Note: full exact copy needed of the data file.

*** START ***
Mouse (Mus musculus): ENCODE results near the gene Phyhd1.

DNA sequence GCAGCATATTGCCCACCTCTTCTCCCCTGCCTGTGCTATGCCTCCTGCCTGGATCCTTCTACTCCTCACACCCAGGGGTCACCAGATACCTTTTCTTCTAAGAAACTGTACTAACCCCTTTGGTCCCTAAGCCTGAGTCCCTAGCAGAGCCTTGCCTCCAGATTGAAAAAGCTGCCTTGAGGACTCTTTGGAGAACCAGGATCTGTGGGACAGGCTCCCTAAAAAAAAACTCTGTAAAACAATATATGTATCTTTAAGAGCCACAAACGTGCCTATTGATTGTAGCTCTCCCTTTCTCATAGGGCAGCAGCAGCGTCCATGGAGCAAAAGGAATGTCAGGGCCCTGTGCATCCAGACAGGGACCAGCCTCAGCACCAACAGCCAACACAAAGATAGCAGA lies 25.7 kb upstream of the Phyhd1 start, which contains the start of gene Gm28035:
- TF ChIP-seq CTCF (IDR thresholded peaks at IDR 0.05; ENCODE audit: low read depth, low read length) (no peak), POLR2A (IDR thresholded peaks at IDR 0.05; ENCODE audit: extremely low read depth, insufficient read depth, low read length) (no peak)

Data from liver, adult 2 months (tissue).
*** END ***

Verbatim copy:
Mouse (Mus musculus): ENCODE results near the gene Phyhd1.

DNA sequence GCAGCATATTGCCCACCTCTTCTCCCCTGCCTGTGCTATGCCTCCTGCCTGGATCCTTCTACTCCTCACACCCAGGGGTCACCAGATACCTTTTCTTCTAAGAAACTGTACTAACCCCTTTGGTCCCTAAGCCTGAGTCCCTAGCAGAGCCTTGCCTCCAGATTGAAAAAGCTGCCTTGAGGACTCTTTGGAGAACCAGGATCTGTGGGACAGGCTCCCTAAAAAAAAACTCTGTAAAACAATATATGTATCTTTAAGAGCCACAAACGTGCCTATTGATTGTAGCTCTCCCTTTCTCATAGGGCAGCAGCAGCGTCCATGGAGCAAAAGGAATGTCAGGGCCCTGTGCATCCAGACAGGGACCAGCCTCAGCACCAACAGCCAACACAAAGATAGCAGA lies 25.7 kb upstream of the Phyhd1 start, which contains the start of gene Gm28035:
- TF ChIP-seq CTCF (IDR thresholded peaks at IDR 0.05; ENCODE audit: low read depth, low read length) (no peak), POLR2A (IDR thresholded peaks at IDR 0.05; ENCODE audit: extremely low read depth, insufficient read depth, low read length) (no peak)

Data from liver, adult 2 months (tissue).